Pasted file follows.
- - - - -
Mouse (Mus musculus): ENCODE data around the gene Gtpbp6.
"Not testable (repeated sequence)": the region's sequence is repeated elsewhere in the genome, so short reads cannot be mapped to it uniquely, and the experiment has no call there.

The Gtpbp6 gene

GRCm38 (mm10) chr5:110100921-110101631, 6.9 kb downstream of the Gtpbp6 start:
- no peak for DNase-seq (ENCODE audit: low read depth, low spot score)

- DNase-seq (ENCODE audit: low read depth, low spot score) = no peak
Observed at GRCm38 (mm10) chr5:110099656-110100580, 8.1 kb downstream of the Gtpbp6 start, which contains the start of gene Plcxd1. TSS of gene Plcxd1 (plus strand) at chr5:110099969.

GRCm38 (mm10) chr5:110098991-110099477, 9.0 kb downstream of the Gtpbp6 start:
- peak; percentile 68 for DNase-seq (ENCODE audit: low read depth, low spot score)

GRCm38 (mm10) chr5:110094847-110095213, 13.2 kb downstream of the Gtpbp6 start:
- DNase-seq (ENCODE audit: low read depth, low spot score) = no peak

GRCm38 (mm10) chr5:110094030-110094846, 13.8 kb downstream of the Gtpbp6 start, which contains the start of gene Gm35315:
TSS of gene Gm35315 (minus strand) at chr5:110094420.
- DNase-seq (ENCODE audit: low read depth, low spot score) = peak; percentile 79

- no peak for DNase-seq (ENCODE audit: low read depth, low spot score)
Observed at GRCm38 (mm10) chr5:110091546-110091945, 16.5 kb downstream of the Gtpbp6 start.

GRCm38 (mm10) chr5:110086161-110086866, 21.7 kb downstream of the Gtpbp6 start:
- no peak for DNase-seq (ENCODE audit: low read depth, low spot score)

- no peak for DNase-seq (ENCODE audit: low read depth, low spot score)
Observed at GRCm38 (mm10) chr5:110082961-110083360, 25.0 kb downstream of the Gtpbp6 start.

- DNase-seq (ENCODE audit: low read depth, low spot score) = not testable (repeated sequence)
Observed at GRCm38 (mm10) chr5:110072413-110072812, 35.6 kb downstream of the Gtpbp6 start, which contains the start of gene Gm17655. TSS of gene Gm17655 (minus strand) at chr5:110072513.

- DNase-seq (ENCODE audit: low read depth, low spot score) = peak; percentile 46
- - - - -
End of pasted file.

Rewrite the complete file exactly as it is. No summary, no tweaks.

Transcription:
Mouse (Mus musculus): ENCODE data around the gene Gtpbp6.
"Not testable (repeated sequence)": the region's sequence is repeated elsewhere in the genome, so short reads cannot be mapped to it uniquely, and the experiment has no call there.

The Gtpbp6 gene

GRCm38 (mm10) chr5:110100921-110101631, 6.9 kb downstream of the Gtpbp6 start:
- no peak for DNase-seq (ENCODE audit: low read depth, low spot score)

- DNase-seq (ENCODE audit: low read depth, low spot score) = no peak
Observed at GRCm38 (mm10) chr5:110099656-110100580, 8.1 kb downstream of the Gtpbp6 start, which contains the start of gene Plcxd1. TSS of gene Plcxd1 (plus strand) at chr5:110099969.

GRCm38 (mm10) chr5:110098991-110099477, 9.0 kb downstream of the Gtpbp6 start:
- peak; percentile 68 for DNase-seq (ENCODE audit: low read depth, low spot score)

GRCm38 (mm10) chr5:110094847-110095213, 13.2 kb downstream of the Gtpbp6 start:
- DNase-seq (ENCODE audit: low read depth, low spot score) = no peak

GRCm38 (mm10) chr5:110094030-110094846, 13.8 kb downstream of the Gtpbp6 start, which contains the start of gene Gm35315:
TSS of gene Gm35315 (minus strand) at chr5:110094420.
- DNase-seq (ENCODE audit: low read depth, low spot score) = peak; percentile 79

- no peak for DNase-seq (ENCODE audit: low read depth, low spot score)
Observed at GRCm38 (mm10) chr5:110091546-110091945, 16.5 kb downstream of the Gtpbp6 start.

GRCm38 (mm10) chr5:110086161-110086866, 21.7 kb downstream of the Gtpbp6 start:
- no peak for DNase-seq (ENCODE audit: low read depth, low spot score)

- no peak for DNase-seq (ENCODE audit: low read depth, low spot score)
Observed at GRCm38 (mm10) chr5:110082961-110083360, 25.0 kb downstream of the Gtpbp6 start.

- DNase-seq (ENCODE audit: low read depth, low spot score) = not testable (repeated sequence)
Observed at GRCm38 (mm10) chr5:110072413-110072812, 35.6 kb downstream of the Gtpbp6 start, which contains the start of gene Gm17655. TSS of gene Gm17655 (minus strand) at chr5:110072513.

- DNase-seq (ENCODE audit: low read depth, low spot score) = peak; percentile 46